Rep. Ami Bera Warns Pak of Facing Isolation if it doesn’t rein in terror groups

Rep. Ami Bera Warns Pak of Facing Isolation if it doesn’t rein in terror groups

Congressman Ami Bera, the Chairman of the House Foreign Affairs Subcommittee on Oversight and Investigations, also urged China to play a constructive role by lifting its veto over UN Security Council resolution to designate Pakistan-based Jaish-e-Mohammed (JeM) chief Masood Azhar as a global terrorist.

The Indian-American Congressman has warned that Pakistan will continue to slide into international isolation if it does not take actions against terrorist groups operating from its soil.

Ami Bera, the Chairman of the House Foreign Affairs Subcommittee on Oversight and Investigations, also urged China to play a constructive role by lifting its veto over UN Security Council resolution to designate Pakistan-based Jaish-e-Mohammed (JeM) chief Masood Azhar as a global terrorist.

“The United States’ Congress stands ready to support Pakistan should Prime Minister (Imran) Khan begin cracking down on terrorist groups in earnest. This will only help improve his nation’s economy,” Bera wrote in an op-ed published in News India Times on Friday In his op-ed titled ‘Time For Pakistan to Chart a New Course’, the four-time Indian-American Congressman from California said that Pakistan did the right thing by releasing Indian Air Force pilot Abhinandan Varthaman.

“This de-escalated a dangerous situation but more has to be done. Prime Minister Imran Khan should use this opportunity to reset his country’s relationship with the world and chart a new course for Pakistan,” he said.

This starts with cracking down on the JeM and other terrorist groups such as Lashkar-e-Taiba which was responsible for the 2008 Mumbai attack, Bera said, adding that unfortunately, Pakistan’s behaviour towards these terrorist groups have been contradictory and self-defeating.

“Pakistan has banned many of these terrorist groups, including adding two more groups on March 5, but at the same time tolerates them operating within its own borders. This has caused the international community to isolate Pakistan,” Bera said.

Pakistan has taken some initial steps, like detaining 44 suspected militants, including the brother of JeM’s leader Masood Azhar. It is, however, unclear whether this “preventative detention”, as Pakistan described it, will lead to criminal prosecutions and justice being served, he said.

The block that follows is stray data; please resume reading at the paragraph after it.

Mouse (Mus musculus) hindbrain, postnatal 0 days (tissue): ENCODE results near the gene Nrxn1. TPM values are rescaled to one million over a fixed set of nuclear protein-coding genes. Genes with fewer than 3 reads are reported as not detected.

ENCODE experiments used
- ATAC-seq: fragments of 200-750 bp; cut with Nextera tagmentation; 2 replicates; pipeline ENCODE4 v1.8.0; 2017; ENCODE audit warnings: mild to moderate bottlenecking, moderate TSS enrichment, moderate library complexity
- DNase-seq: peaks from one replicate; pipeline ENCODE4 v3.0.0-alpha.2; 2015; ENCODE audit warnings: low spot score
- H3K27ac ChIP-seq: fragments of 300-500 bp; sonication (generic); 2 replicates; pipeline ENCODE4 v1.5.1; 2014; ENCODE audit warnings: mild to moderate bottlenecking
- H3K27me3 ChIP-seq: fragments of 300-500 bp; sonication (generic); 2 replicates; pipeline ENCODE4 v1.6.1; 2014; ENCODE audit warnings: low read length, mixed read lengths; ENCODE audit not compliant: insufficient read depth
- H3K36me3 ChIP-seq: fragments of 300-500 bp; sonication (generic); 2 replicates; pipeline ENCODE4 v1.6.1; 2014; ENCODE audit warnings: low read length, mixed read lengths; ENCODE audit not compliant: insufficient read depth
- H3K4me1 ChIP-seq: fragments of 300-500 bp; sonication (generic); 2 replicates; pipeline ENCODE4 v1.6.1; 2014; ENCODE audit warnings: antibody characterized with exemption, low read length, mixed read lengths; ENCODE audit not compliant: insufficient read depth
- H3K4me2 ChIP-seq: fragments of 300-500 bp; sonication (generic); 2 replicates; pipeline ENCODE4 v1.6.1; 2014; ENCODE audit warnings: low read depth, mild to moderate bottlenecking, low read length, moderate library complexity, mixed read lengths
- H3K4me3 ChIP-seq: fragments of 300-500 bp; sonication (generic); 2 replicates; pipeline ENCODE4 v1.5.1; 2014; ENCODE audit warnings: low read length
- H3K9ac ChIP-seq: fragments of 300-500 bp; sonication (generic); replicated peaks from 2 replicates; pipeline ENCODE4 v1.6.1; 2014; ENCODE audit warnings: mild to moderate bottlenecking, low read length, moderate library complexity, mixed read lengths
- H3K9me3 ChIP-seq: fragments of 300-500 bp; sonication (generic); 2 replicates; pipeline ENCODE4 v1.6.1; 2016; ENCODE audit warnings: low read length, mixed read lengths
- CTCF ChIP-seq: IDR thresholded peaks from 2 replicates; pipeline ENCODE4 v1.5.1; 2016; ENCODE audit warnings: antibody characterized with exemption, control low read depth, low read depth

“Prime Minister Khan can help Pakistan earn enormous goodwill by tracking down and bringing to justice Azhar, whom the Pakistani Foreign Minister indicated was alive, with his whereabouts known. They can further that goodwill by dismantling the terrorist networks that operate within Pakistan.

“These actions are in accordance with UN Security Council Resolution 1267. If Khan does not take these steps, I’m afraid Pakistan will continue to slide into international isolation, which will only serve to increase economic hardship on the Pakistani people,” the Indian-American Congressman said.

“I also call on China to play a constructive role in India and Pakistan relations. A good first step would be for China to cease blocking a UN Security Council resolution designating Masood Azhar a global terrorist,” Bera said.

His article came days after Pakistan, under global pressure after the Pulwama terror attack and India’s air strikes against JeM terrorist camp in Balakot in Khyber Pakhtunkhwa province on February 26, started taking actions against some of the terrorist outfits and their leaders over the past few days.

In Islamabad, the Interior Ministry on Thursday announced that a total of 121 members of the proscribed groups have so far been taken into “preventive detention” across Pakistan.

Tensions between India and Pakistan escalated after a suicide bomber of Pakistan-based terror group JeM killed 40 CRPF personnel in Jammu and Kashmir’s Pulwama district in February 14.

India launched a counter-terror operation in Balakot. The next day, Pakistan Air Force retaliated and downed a MiG-21 in an aerial combat and captured its pilot, who was handed over to India on March 1.

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